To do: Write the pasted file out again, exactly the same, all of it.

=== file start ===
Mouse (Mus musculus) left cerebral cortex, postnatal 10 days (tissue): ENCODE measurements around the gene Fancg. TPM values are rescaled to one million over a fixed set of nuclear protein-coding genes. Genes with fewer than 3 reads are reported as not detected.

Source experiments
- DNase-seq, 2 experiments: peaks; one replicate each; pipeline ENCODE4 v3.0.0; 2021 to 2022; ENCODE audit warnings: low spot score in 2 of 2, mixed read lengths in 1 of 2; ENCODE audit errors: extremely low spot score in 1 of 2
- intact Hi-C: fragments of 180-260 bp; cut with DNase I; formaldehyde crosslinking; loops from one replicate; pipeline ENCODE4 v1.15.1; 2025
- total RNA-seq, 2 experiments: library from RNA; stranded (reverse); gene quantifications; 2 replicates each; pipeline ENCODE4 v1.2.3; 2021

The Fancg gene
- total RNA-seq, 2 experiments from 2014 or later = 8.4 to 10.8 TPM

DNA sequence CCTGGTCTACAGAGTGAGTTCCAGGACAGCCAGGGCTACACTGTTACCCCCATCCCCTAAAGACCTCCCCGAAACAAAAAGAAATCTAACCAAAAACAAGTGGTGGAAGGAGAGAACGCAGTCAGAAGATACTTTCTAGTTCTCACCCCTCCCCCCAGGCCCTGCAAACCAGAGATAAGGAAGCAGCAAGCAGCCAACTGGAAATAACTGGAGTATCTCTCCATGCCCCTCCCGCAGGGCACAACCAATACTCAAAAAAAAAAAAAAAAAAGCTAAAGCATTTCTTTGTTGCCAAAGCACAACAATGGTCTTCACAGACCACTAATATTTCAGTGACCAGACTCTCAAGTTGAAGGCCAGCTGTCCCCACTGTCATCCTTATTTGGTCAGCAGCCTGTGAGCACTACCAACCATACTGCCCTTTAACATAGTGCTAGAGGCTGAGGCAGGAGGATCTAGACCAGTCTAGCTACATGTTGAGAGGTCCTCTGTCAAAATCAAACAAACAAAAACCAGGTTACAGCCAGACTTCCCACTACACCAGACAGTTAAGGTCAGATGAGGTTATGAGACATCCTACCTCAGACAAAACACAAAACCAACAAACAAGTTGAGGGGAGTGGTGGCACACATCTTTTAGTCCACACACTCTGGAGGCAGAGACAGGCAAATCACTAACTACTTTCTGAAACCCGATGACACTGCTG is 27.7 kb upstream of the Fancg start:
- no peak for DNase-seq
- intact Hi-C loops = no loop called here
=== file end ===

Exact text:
Mouse (Mus musculus) left cerebral cortex, postnatal 10 days (tissue): ENCODE measurements around the gene Fancg. TPM values are rescaled to one million over a fixed set of nuclear protein-coding genes. Genes with fewer than 3 reads are reported as not detected.

Source experiments
- DNase-seq, 2 experiments: peaks; one replicate each; pipeline ENCODE4 v3.0.0; 2021 to 2022; ENCODE audit warnings: low spot score in 2 of 2, mixed read lengths in 1 of 2; ENCODE audit errors: extremely low spot score in 1 of 2
- intact Hi-C: fragments of 180-260 bp; cut with DNase I; formaldehyde crosslinking; loops from one replicate; pipeline ENCODE4 v1.15.1; 2025
- total RNA-seq, 2 experiments: library from RNA; stranded (reverse); gene quantifications; 2 replicates each; pipeline ENCODE4 v1.2.3; 2021

The Fancg gene
- total RNA-seq, 2 experiments from 2014 or later = 8.4 to 10.8 TPM

DNA sequence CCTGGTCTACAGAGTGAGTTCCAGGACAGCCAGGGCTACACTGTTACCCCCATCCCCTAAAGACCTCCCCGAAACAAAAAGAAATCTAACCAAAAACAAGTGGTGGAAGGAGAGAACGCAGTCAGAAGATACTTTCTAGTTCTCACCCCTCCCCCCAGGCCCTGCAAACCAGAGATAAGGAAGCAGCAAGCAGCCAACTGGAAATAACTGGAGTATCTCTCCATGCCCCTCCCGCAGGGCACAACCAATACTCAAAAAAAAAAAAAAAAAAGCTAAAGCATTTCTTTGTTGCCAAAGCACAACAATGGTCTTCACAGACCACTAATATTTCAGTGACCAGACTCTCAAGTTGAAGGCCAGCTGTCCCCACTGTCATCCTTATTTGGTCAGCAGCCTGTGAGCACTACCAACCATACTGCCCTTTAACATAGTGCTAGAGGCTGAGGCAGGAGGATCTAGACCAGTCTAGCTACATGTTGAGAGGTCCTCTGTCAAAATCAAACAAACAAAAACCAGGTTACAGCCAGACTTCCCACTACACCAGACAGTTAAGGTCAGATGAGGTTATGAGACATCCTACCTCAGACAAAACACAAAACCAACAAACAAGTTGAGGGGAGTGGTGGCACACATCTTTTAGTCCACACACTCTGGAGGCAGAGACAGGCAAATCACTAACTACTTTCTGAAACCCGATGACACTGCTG is 27.7 kb upstream of the Fancg start:
- no peak for DNase-seq
- intact Hi-C loops = no loop called here